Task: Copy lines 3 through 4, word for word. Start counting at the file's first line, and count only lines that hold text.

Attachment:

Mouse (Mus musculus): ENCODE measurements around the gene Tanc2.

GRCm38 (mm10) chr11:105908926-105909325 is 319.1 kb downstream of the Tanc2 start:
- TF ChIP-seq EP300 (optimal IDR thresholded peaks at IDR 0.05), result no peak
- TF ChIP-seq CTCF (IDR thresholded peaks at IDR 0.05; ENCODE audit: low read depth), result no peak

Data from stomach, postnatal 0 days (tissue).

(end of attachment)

- TF ChIP-seq EP300 (optimal IDR thresholded peaks at IDR 0.05), result no peak
- TF ChIP-seq CTCF (IDR thresholded peaks at IDR 0.05; ENCODE audit: low read depth), result no peak